By Celeste Meiffren
photo courtesy of Joe Odea
"Parallel" - Directed by Joe Odea and Jenny Beatty, this film is the story of a gas-station robbery gone wrong.
Arizona Daily Wildcat
Wednesday, May 4, 2005
The art of filmmaking is something that a lot of people would like to do but are not very willing to work for. Juniors seeking bachelor's degrees in the fine arts program have shown that they are committed to their craft by continually working on films all semester.
This semester, the juniors in media arts have taken a narrative film class and a documentary film class. In the narrative film class, the students make one film for the semester, and in the documentary film class they make four.
For the upcoming screening of "I Dream In Widescreen" at El Con Mall on May 11 at 7 p.m., the students show their narrative films and choose one out of the four documentary films to show.
Nathan Swango, a media arts junior, is showing his personal documentary at the screening.
"This personal documentary that I've made is about my feelings toward God and his abandonment of me. But it's not about my dad," Swango said.
The students were given freedom to explore any topic they wanted for their documentaries. Swango decided to use the absence of a relationship with God as a basis for his documentary.
"I used excerpts from Rudolfo Anaya's 'Bless me Ultima' to tell the story of my feelings towards God and the absence of God in my mind. Like, I don't understand how people can find him so easily and worship him. I don't really know what that's like," Swango said.
Although he is showing his personal documentary at the screening, Swango also worked as an editor and a director of photography on two other films that are being screened.
photo courtesy of Phillip Lybrand
"Broken Hearts and Wilted Flowers" - Directed by Phillip Lybrand and Darren Rudy, this take on film noir tells the story of a tortured man and his dangerous visit to a prostitute.
"Documentary means not fake. Narrative means story," said media arts junior Erick Aguirre. "Some people think that narrative movies are just, like, fake. But I take the fake and turn it into fiction."
Aguirre is the writer and director for his narrative film "Hitman by Night." He said he thought it up on a whim, and it turned out to work in his favor.
"'Hitman by Night' is about a family who is unaware of the father's occupation. He contemplates quitting his job as a hitman because of his little girl, but it's not going to be that easy," Aguirre said. "I've helped out on some of the senior films, and while rewarding, it's a completely different experience trying to create your own vision."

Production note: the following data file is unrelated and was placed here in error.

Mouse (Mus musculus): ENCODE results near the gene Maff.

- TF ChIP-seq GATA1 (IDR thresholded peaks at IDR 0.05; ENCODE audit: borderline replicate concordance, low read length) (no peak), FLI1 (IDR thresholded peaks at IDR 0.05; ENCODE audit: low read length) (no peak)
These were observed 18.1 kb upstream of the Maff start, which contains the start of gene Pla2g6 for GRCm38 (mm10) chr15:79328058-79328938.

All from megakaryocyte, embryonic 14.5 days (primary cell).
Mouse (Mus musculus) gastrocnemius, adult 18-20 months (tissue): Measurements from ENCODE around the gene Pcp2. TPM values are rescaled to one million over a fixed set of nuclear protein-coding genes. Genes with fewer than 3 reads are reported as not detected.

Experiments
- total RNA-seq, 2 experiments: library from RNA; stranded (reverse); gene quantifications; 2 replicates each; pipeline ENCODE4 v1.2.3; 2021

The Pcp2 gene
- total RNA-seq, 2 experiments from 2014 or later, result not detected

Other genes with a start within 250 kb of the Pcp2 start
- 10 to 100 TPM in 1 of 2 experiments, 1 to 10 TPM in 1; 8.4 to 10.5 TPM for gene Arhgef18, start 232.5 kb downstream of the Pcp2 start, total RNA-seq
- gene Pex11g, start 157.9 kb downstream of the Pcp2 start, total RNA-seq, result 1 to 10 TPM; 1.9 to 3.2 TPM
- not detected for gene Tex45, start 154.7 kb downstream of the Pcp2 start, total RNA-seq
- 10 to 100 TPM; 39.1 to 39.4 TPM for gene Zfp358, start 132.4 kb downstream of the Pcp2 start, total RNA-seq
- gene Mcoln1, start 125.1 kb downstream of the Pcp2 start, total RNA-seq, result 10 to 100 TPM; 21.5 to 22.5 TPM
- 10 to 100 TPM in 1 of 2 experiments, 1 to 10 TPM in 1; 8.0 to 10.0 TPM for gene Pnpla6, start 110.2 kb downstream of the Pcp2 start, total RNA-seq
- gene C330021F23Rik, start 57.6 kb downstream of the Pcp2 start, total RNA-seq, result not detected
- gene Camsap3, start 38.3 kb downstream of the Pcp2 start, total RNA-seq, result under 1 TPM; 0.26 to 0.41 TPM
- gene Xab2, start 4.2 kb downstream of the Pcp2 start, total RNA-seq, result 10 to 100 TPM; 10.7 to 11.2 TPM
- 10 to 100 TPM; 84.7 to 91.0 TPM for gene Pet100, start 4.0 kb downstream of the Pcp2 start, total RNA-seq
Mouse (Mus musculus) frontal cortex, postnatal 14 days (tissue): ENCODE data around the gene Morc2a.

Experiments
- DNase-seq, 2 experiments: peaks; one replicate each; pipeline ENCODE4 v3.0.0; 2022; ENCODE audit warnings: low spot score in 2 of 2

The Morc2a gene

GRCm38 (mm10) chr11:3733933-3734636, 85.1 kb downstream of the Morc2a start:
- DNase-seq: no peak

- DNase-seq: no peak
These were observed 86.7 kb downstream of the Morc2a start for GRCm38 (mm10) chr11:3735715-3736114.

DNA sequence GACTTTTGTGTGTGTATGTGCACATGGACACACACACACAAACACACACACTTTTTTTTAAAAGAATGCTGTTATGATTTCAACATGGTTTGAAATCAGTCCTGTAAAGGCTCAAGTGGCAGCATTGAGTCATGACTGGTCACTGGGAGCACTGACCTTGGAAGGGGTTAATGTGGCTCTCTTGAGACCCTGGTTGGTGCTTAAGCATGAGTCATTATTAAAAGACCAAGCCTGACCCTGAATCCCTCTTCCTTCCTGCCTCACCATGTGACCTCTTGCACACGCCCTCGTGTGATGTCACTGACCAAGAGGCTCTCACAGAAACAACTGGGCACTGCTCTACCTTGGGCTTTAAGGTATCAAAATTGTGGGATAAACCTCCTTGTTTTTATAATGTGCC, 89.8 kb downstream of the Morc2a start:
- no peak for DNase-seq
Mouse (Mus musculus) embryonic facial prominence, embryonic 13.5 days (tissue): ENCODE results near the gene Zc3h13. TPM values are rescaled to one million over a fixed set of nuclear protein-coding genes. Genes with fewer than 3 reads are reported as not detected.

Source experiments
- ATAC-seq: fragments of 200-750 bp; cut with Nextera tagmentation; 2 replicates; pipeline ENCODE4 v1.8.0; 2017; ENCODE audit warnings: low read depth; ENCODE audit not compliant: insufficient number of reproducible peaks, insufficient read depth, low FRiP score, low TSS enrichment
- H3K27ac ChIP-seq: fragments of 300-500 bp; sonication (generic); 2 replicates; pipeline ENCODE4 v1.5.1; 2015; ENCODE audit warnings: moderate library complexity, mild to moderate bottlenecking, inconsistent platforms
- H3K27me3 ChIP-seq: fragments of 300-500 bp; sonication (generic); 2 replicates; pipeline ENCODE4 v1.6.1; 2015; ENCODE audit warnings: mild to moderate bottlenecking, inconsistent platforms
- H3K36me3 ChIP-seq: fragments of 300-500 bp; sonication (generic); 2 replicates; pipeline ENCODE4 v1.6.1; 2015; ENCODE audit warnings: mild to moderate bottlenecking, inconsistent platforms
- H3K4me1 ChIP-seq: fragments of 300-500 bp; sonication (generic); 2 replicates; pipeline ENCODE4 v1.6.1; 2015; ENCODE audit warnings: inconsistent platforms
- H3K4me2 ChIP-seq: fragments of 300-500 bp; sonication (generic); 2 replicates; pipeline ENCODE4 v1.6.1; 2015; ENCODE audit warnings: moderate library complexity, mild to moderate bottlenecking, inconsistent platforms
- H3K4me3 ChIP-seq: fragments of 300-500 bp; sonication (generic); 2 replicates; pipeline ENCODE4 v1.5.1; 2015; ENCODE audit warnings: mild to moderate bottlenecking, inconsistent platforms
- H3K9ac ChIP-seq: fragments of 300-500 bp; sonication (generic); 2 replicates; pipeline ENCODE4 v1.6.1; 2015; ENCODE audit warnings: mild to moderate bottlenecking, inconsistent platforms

Not every student gets to write or direct his or her own narrative film. Aguirre considers himself fortunate for being able to direct.
"Directing is a control freak's wet dream. It gives you the opportunity to tell people what to do and to create what you see in your head. Sometimes you feel bad, but then you realize that if it wasn't for you, these people's lives would be useless," he said.
Another narrative film that is being screened is "Smile Like a Sunflower," co-directed by Andy Martinez, a media arts junior.
"The basic premise (of 'Smile Like a Sunflower') is that a man learns that he is about to die. He only has a few more days to live, and he resolves himself not to miss it. He's told that he's going to die in his sleep so he tries to stay awake for it," Martinez said.
Although the filming went relatively smoothly, there were still awkward moments on the set.
"Our movie was about an older gentleman dying. So sometimes I felt a little awkward telling this old man, our actor, like, 'OK, you're dying.' But it went pretty well and we had great actors," Martinez said.
The entire process for the narrative filmmaking for the students has taken all semester. There is pre-production, filming and post-production. The filming is the part that takes the least amount of time, while pre- and post-production are a huge time commitment.
"Filming is really physically demanding because you go and shoot all day long for three days. And, I mean, they are really long days. The hardest part, though, I would say is the planning. Finding actors and locations, and just coordinating logistical aspects of making the film," Martinez said
While the narrative films take all semester to film, the documentaries take about a month to complete.
After a semester of hard work and late nights, the students get to show everyone their films. It's a celebration and an affirmation of the skills required to produce interesting movies.
"Some people think we're elitists, but they're just upset because we're better than them," said Aguirre. "BFA is kind of like an anagram for 'Best Fucking Artists.'"